FIFA released the results of a survey on Thursday that on the surface appears to bolster the federation’s push to hold the men’s World Cup every two years rather than four.
But while the survey does indicate that 55 percent of fans are open to changing the interval between World Cups, there are some crucial technicalities to bear in mind.
It’s important to note that the survey gave respondents four answer choices on how frequently the World Cup should be held; every year, every two years, every three years, or every four years.
The answer with the highest percentage of preference from respondents was every four years, which accounted for 45 percent of the total. Next was every two years, with 30 percent of respondents choosing that interval. Every three years was the choice for 14 percent of respondents with 11 percent wanting a World Cup annually.
If the answer choices of every year, every two years, and every three years were combined into a single category, then the percentage of respondents who are open to the World Cup being held more often is 55 percent versus the 45 percent of those who wish to see it remain at the current interval.
FIFA’s claim that, “the majority of fans would like to see a more frequent men’s FIFA World Cup; of this majority, the preferred frequency is biennial,” is true, but it’s important to note that a biennial World Cup is still the choice of less than a third of the respondents.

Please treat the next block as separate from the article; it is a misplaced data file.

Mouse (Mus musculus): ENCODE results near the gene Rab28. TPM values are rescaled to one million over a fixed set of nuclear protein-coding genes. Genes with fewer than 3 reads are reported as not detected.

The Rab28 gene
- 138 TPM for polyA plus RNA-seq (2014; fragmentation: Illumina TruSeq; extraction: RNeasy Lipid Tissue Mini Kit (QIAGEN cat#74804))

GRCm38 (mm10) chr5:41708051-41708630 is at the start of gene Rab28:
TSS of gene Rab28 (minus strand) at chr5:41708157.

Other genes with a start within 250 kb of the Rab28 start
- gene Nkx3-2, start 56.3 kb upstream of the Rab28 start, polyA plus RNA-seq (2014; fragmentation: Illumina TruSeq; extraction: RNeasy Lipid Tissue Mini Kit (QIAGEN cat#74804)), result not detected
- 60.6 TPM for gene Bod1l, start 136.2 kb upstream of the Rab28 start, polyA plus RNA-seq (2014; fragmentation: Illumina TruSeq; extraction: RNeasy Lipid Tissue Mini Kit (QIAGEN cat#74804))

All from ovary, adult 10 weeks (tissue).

According to FIFA, the results also show “considerable differences between the so-called traditional markets and the developing football markets,” and indicate that, “younger generations in all regions are more open and interested in change than older generations.”
The study was limited to respondents who indicated an interest in both football and the World Cup. Respondents were chosen as part of a random sample, with the only other requirement being that they were 18 years old or older.
Only 23 out of the 211 members of FIFA participated. However, the members chosen for this survey were chosen, “based on football interest and viewership, geographic diversity, and population sizes.” All six continental federations were represented by at least one member as well.
UEFA, the European confederation, and Conmebol, the South American confederation, have both come out strongly against making the World Cup a biennial event. Without them, the World Cup would cease to be the pre-eminent tournament of world football.
The results of the survey found 54 percent of Europeans wanting to keep the World Cup at every four years, much higher than the overall figure of 45 percent.
Among South Americans, 43 percent wanted to maintain the status quo.
FIFA commissioned the survey via IRIS and YouGov, described by the federation as independent industry experts.
FIFA did note that, “an expanded survey, involving over 100,000 people in more than one hundred countries, is currently underway. This survey will be more global in scope, balances elements such as population, geographic diversity, football history and potential, and covers both the frequency of the men and women`s FIFA World Cup, the findings of which will be published in due course.”